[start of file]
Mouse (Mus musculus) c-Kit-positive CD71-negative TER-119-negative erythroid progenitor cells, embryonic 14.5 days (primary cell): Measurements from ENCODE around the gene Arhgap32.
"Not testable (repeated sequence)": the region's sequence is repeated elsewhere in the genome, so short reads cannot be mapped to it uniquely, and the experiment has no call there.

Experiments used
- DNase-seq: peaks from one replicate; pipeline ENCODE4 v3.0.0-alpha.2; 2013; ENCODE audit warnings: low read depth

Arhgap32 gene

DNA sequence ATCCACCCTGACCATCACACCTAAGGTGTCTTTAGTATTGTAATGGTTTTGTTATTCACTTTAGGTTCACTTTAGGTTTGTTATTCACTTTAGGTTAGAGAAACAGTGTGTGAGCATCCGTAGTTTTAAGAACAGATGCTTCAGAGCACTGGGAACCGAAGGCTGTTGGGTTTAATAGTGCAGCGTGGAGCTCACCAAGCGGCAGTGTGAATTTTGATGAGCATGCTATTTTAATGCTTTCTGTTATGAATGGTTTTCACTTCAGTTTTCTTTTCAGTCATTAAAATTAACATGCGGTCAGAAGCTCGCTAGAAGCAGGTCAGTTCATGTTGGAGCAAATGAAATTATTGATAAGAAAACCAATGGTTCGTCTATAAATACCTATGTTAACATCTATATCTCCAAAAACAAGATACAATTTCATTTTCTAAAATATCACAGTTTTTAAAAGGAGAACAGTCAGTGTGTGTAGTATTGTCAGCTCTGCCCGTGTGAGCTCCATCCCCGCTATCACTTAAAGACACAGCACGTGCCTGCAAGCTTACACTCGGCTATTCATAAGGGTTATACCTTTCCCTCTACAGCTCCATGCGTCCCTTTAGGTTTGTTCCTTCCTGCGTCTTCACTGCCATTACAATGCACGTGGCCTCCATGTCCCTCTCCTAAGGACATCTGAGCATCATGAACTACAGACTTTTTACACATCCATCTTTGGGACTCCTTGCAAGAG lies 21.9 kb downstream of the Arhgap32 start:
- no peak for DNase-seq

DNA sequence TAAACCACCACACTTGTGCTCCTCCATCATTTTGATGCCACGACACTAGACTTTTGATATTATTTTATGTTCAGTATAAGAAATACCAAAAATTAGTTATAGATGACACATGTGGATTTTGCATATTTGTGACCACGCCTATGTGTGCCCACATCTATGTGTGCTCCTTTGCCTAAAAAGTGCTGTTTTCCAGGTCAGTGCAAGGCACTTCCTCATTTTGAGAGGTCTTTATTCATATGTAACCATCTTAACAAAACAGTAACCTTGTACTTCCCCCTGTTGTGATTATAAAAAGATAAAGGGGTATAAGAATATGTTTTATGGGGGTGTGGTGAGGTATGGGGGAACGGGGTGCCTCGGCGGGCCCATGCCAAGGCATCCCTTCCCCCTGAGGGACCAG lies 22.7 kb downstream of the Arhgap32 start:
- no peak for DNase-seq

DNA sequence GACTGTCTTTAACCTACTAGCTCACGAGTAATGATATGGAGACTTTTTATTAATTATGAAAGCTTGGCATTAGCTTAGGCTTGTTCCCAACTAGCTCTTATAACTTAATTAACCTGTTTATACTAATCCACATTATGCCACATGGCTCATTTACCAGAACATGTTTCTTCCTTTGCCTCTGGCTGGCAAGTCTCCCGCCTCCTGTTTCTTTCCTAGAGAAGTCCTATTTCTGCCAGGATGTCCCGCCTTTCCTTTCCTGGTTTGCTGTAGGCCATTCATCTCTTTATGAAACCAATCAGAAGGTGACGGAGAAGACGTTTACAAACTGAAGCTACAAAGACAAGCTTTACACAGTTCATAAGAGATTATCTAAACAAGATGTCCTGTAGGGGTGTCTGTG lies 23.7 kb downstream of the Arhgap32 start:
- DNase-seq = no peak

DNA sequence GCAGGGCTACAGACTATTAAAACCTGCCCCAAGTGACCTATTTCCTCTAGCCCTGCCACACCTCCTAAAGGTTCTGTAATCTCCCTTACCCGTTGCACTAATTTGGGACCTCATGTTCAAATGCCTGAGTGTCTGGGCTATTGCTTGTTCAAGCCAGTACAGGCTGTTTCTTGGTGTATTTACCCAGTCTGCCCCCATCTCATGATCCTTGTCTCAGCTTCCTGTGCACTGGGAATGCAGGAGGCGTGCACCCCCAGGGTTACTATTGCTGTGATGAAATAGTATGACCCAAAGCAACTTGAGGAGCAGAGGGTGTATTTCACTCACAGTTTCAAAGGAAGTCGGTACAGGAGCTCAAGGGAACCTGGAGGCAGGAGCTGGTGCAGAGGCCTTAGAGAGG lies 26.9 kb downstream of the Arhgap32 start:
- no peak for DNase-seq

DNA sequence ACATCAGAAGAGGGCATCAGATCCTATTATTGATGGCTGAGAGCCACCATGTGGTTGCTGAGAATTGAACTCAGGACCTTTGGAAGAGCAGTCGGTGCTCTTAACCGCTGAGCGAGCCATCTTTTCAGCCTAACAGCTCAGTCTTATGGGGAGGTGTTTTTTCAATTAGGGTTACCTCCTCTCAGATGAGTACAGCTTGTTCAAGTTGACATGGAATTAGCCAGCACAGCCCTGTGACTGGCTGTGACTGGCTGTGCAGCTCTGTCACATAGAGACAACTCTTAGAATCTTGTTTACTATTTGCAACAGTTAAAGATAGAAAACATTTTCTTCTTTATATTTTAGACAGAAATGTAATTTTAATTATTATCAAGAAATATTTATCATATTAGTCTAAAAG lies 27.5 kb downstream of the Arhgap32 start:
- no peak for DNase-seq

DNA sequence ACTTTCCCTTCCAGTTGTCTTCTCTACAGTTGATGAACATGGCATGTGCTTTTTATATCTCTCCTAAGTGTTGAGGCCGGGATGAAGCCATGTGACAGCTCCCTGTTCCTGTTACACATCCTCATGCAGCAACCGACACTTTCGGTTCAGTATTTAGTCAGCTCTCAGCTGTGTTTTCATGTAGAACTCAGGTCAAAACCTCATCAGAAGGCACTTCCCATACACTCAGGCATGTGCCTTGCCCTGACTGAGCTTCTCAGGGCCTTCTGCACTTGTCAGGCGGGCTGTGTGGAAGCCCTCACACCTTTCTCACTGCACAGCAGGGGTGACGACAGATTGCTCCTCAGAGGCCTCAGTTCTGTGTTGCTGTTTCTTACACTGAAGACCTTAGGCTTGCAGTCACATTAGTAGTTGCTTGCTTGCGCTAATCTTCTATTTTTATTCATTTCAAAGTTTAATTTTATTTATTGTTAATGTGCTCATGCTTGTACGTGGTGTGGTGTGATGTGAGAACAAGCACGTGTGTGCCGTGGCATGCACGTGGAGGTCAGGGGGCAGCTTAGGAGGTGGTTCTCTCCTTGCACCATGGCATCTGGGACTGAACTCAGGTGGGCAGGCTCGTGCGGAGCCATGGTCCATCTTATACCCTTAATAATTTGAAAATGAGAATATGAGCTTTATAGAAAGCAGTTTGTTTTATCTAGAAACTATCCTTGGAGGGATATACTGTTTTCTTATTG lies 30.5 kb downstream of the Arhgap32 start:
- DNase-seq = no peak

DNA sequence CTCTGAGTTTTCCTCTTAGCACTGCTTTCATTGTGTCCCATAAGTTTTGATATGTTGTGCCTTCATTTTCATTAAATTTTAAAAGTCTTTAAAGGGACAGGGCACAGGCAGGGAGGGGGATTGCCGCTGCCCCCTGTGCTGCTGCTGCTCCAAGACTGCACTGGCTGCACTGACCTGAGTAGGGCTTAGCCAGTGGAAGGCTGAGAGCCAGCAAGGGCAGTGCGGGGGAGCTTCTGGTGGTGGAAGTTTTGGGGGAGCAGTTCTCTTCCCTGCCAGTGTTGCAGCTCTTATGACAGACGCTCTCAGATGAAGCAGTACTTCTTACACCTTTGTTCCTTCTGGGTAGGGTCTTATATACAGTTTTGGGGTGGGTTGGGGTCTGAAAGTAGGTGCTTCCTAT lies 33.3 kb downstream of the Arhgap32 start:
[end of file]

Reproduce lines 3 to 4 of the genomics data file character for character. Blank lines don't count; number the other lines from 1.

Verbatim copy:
Experiments used
- DNase-seq: peaks from one replicate; pipeline ENCODE4 v3.0.0-alpha.2; 2013; ENCODE audit warnings: low read depth